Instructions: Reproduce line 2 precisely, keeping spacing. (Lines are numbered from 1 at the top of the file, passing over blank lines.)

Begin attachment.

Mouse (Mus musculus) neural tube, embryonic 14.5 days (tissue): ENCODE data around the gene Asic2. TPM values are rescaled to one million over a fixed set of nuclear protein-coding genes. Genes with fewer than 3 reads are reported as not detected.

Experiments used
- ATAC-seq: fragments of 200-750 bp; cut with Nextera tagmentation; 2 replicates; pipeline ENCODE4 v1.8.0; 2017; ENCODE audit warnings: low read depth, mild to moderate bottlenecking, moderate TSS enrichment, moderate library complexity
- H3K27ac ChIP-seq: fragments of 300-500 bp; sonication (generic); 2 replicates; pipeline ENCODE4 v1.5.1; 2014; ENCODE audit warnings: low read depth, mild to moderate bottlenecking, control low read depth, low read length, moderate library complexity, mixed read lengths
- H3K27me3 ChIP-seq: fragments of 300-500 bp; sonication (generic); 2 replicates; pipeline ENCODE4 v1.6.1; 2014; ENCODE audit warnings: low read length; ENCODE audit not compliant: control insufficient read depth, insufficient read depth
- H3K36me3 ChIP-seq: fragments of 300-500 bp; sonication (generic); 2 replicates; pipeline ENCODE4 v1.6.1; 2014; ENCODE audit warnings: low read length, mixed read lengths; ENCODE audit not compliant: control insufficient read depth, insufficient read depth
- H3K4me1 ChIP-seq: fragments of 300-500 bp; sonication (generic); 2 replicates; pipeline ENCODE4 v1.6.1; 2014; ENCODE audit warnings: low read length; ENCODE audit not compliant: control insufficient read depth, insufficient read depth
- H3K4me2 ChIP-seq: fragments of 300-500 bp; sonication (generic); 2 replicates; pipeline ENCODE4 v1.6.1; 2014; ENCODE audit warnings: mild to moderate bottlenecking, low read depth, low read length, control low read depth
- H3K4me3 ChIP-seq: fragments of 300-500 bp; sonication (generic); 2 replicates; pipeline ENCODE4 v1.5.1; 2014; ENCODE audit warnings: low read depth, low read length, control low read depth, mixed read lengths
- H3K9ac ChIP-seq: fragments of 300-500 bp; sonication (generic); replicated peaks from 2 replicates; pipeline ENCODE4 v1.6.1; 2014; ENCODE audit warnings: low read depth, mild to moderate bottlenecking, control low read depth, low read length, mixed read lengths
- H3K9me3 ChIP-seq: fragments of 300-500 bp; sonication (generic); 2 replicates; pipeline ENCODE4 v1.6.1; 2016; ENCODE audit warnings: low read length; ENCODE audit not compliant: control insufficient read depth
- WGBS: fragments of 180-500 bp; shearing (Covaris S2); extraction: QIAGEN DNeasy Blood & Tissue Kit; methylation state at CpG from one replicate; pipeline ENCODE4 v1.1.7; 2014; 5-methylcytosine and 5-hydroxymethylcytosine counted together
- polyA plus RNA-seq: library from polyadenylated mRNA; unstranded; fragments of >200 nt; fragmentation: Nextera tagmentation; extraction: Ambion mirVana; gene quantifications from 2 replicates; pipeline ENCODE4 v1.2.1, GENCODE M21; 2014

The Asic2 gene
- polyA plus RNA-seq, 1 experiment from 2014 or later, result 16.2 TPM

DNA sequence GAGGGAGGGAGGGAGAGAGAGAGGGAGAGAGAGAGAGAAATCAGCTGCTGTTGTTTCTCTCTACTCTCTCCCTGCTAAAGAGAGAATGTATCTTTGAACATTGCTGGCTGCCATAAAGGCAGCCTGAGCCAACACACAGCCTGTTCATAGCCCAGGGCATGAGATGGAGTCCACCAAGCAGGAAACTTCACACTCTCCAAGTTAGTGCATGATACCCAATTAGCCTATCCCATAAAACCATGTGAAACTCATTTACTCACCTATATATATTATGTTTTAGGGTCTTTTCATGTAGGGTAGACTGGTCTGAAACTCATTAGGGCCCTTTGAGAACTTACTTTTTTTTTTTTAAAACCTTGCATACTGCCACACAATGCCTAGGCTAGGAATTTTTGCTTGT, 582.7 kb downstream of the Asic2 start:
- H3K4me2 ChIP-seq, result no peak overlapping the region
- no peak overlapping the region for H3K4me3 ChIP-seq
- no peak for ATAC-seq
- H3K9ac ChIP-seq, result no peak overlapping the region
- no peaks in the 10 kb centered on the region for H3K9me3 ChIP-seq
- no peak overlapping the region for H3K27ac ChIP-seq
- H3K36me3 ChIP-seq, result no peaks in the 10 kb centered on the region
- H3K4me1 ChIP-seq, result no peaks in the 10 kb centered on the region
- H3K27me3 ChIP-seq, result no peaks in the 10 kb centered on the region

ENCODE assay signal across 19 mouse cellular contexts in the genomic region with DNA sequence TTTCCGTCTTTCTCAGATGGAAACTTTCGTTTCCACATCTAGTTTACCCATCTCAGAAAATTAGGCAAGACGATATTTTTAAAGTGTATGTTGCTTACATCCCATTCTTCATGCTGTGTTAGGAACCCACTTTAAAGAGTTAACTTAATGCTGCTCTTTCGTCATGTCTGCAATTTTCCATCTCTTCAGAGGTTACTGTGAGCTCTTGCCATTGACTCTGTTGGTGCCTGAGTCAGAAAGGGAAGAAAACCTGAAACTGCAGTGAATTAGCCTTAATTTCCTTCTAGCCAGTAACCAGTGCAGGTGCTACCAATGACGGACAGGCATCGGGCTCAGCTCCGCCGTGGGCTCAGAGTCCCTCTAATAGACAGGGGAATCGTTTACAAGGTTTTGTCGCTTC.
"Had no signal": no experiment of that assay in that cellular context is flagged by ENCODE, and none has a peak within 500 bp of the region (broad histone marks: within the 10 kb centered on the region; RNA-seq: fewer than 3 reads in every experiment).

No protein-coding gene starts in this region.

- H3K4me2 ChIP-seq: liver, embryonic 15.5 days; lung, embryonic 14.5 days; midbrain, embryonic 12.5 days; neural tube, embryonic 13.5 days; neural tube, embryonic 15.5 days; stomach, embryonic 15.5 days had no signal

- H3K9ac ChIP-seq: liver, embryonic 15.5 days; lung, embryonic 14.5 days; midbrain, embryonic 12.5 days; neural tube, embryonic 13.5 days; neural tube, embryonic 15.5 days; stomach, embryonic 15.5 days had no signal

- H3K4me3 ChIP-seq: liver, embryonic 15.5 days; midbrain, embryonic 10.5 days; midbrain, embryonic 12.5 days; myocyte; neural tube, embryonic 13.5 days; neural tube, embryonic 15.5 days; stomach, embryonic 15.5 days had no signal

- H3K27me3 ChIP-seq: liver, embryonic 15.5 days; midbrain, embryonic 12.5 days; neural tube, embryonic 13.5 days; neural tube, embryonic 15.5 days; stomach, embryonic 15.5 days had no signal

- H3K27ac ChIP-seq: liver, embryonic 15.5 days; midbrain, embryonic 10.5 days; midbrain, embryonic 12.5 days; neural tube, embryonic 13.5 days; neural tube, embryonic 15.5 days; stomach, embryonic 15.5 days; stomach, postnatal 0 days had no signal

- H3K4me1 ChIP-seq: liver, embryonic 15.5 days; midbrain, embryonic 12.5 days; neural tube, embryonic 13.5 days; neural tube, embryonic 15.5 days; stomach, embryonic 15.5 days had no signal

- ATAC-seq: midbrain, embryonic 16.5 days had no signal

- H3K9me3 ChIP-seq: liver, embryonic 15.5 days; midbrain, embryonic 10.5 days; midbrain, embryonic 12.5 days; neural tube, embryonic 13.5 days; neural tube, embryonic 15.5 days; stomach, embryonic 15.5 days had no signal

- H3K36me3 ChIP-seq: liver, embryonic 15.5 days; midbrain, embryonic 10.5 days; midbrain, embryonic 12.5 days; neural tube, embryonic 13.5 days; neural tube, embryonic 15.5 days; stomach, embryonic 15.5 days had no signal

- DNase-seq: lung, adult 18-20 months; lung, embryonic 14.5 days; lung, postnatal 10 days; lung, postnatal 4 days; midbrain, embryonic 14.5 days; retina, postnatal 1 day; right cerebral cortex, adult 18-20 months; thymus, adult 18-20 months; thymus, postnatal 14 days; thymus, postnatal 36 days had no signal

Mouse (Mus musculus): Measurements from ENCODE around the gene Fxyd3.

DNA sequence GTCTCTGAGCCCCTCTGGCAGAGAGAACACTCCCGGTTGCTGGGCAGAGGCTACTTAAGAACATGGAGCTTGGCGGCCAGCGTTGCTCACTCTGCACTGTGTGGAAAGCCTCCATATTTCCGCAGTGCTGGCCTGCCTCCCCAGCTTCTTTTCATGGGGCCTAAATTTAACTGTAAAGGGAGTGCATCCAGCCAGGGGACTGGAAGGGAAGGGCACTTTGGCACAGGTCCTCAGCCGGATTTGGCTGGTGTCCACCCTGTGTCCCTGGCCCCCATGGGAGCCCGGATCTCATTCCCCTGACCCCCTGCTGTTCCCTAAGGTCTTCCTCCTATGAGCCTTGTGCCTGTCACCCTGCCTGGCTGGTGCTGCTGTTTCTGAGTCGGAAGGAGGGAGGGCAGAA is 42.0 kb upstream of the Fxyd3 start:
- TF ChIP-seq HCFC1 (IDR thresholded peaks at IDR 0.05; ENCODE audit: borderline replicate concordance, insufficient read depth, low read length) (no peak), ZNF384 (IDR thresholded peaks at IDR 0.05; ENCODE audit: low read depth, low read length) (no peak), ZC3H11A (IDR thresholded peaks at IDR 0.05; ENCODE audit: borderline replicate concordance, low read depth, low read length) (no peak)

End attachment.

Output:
Experiments used